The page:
I laughed heartily at the witty one-liners Mrs. Bhamra whips at her daughters, and loved how the family dances with joy at Pinky's wedding, and chuckled at Mrs. Paxton's earnestness and hovering. The most incredible scene for me was as Tony drives Jess to the final match, she is trying to untie her beautiful sari and change into her kit. I still remember the flurry of excitement I felt watching. I have changed out of a kit in a similar fashion, trying not to rumple my shalwar kameez or beautiful lenghas, and taking off my jewelry ever so carefully. The most important intersection of my life — community and soccer — was there for the whole world to understand. I still get goosebumps thinking about it.

Representation matters

My heart warmed while watching the familiar scenes of hot chai being served in Corell dishware, and the conversations and noises from a loving and bustling Indian home, or from scenes shot in Southall, a vibrant district in London that is predominantly Indian, Pakistani, Bangladeshi and Sri Lankan.

But it wasn't only the good that resonated with me, it was also the more difficult parts of life that the movie illustrates. The first time I was ever racially abused was on a soccer pitch during a match. I was 12 years old. And exactly like Jess, I retaliated and was penalized but the offender was not. Those moments can be jarring, but to see what happened to me more than a decade earlier being portrayed on the big screen for the masses, changed the way I thought about sharing my own experiences through storytelling. I carry this in my own work to this day.

During my 2019 interview with Chadha for the Burn It All Down podcast, I asked her whether she felt there was adequate representation of the South Asian experience in film and in mainstream media.

"Not enough. Not for me," she said. "I mean, I just don't see enough films about our experience, I just don't see it out there. Obviously, there's some very bad films, you know. I've seen people try and copy what I've done but don't put enough attention into it, and strive to make it authentic and truthful and good, you know. But I have to say, I haven't really seen it."

Chadha knows that this film isn't just a blockbuster but a game changer. It inspired generations of women's soccer players, and also held an important coming-out scene for Tony, Jess' best friend, that reverberated all over the world. Twenty years ago we did not see many movies that addressed issues about racialized gay characters. It is one of the many ways Bend It Like Beckham thought ahead of its time, and recognized the reality of the community it was depicting.

We know that representation matters immensely. And that audiences have been so drawn to this film. Since its premiere, Bend It Like Beckham has not only inspired a bevy of academic work but a plethora of narrative pieces to why it matters so much. Major outlets like the CBCespnW, and Huffington Post have offered perspectives from both racialized women and racialized non-binary folks on the film and its importance. Reputable soccer site All For XI's Steph Yang provided a fanfiction-esque timeline of Jess and Jules after they leave for University in California. For The Atlantic, Rajpreet Heir opined on why Jess's story mattered so much. GalDem, a magazine featuring racialized women writers in the U.K. presented an extensive oral history of the film written by Neelam Tailor. There are many more. BBC's Miriam Walker-Khan did a whole documentary on the film which will air this weekend.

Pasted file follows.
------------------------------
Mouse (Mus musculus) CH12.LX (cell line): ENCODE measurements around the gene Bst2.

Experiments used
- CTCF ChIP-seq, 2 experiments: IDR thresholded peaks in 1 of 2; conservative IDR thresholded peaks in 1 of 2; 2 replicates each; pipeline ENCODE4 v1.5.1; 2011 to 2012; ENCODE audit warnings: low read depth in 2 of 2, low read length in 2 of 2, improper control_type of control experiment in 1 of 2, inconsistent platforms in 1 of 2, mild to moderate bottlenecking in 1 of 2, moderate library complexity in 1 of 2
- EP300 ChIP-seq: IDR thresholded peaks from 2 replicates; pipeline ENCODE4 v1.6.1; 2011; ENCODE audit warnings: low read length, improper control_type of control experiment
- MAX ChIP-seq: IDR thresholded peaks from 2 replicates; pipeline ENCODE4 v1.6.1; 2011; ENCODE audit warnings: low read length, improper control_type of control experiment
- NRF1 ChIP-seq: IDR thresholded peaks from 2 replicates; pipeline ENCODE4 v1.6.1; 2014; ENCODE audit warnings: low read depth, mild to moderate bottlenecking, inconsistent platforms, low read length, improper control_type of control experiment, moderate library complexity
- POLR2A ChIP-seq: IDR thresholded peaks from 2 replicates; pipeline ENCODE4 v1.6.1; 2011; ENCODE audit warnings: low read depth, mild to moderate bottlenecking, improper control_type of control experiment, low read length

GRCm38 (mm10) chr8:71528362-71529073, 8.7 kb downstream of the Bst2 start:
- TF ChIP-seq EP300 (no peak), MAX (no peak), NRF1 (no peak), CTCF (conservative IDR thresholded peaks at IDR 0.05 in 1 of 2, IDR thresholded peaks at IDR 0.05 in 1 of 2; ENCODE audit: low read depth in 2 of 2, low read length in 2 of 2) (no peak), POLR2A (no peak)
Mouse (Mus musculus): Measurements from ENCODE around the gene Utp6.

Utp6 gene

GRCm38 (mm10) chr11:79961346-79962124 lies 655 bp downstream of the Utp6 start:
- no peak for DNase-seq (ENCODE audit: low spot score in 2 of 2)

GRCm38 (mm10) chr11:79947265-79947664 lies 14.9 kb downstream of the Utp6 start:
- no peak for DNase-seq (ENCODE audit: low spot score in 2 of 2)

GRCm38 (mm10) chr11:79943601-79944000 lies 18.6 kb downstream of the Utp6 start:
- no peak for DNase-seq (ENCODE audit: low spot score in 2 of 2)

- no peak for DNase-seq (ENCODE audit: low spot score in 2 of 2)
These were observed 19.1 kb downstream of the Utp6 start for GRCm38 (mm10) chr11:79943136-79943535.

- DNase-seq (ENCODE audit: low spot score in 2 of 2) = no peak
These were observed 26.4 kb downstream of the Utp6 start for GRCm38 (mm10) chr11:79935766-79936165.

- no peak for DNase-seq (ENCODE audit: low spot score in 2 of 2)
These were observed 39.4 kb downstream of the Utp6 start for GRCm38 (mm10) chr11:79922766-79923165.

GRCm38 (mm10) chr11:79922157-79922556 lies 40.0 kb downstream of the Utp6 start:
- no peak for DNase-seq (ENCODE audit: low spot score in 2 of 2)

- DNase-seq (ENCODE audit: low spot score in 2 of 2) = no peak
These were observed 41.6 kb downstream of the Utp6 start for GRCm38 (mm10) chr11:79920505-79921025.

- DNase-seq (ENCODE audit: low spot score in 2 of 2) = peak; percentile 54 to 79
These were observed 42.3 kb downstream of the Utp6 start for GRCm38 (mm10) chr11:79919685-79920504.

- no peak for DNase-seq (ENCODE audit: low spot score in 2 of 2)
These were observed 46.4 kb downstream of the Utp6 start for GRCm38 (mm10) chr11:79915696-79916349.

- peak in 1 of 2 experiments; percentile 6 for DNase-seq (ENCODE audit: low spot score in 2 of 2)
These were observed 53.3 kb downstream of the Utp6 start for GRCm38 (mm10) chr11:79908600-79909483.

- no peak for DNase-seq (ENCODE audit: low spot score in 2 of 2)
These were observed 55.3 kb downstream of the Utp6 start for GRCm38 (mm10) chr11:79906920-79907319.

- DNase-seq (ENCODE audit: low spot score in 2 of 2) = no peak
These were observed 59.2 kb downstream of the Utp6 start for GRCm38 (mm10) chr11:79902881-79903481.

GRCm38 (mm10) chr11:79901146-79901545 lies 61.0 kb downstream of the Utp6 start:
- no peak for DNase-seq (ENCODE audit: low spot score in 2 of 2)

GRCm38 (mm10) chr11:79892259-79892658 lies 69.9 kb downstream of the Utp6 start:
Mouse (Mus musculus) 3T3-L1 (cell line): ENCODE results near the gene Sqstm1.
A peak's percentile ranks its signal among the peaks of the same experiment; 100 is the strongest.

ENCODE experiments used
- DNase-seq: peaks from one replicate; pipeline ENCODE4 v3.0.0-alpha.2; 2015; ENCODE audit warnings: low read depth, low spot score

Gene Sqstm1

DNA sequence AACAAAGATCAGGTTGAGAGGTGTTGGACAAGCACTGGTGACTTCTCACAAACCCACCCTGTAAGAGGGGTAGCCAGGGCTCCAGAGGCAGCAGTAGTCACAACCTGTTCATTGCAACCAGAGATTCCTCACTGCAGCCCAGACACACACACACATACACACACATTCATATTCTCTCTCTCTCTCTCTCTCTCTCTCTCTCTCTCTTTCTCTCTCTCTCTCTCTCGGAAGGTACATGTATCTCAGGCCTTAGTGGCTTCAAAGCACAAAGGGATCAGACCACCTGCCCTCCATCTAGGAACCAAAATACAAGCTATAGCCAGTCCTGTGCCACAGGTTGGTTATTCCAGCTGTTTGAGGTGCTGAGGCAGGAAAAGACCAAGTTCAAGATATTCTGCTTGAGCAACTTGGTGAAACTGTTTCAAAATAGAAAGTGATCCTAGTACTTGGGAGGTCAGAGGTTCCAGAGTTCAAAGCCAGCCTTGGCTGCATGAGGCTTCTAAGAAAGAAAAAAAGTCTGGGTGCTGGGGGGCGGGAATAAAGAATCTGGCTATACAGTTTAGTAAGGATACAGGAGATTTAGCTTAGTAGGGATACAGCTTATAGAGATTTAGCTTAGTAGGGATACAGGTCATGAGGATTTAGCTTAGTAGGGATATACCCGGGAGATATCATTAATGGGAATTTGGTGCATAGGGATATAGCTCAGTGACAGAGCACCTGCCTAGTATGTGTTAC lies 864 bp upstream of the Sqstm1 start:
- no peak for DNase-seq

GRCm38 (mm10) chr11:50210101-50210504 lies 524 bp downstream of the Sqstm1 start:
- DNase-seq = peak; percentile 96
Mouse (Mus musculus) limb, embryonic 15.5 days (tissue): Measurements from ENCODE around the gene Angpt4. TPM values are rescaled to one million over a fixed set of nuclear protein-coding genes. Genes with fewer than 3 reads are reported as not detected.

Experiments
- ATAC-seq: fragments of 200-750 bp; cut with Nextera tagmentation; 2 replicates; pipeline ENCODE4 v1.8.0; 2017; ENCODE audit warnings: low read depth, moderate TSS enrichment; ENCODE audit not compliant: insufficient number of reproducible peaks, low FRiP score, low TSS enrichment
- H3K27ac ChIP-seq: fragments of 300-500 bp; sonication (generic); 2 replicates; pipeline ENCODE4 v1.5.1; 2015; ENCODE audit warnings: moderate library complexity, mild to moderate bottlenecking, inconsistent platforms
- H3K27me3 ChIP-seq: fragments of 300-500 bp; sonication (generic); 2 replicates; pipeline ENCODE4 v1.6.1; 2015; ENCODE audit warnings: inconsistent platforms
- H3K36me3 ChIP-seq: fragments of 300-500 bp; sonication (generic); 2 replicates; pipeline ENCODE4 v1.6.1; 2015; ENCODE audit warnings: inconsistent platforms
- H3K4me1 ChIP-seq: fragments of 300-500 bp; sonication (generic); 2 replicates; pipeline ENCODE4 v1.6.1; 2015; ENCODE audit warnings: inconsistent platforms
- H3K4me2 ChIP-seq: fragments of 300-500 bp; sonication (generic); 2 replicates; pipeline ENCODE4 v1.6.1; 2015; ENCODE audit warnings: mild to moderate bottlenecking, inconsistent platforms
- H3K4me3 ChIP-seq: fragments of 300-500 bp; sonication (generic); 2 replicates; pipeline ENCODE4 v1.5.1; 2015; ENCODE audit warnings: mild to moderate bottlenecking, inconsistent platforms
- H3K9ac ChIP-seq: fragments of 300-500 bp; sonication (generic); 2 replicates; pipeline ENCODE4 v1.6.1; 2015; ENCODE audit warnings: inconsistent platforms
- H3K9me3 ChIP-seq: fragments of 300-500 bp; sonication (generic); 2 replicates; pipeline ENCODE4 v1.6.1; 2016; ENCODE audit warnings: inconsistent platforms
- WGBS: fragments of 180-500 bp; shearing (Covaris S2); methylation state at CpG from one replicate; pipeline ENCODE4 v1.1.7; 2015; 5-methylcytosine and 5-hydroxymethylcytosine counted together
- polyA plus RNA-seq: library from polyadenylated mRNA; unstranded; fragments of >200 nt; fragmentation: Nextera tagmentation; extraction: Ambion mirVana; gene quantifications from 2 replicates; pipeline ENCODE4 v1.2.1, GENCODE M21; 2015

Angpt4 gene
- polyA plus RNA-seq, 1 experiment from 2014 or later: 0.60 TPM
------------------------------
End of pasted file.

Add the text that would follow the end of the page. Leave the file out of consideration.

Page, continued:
The core aspect of how Bend it Like Beckham has remained iconic for 20 years is not only the brilliant characters, memorable dialogue and moving storyline, it is the way the film has connected and impacted different communities all over the world. Chadha is bold and unapologetic about its importance in the world and rightly so. 

The possibility and the power in the stories of Jess and Jules allow us to dream and achieve. We can be athletes and mothers and strong women. We can be cherished and loved and supported and remain independent. 

As we still grapple with racism, sexism and homophobia in sports, rampant abuse in women's soccer, and the exclusion of racialized women in so many parts of society, Bend It Like Beckham continues to remind us to fight for what we want: to fight for what is just, and for what we deserve. As Mr. Bhamra says so wonderfully: "I want her to fight, and I want her to win."


Shireen Ahmed

Senior Contributor

Shireen Ahmed is a multi-platform sports journalist, a TEDx speaker, mentor, and an award-winning sports activist who focuses on the intersections of racism and misogyny in sports. She is an industry expert on Muslim women in sports, and her academic research and contributions have been widely published. She is co-creator and co-host of the “Burn It All Down” feminist sports podcast team. In addition to being a seasoned investigative reporter, her commentary is featured by media outlets in Canada, the USA, Europe and Australia. She holds an MA in Media Production from Toronto Metropolitan University where she now teaches Sports Journalism and Sports Media. You can find Shireen tweeting or drinking coffee, or tweeting about drinking coffee. She lives with her four children and her cat.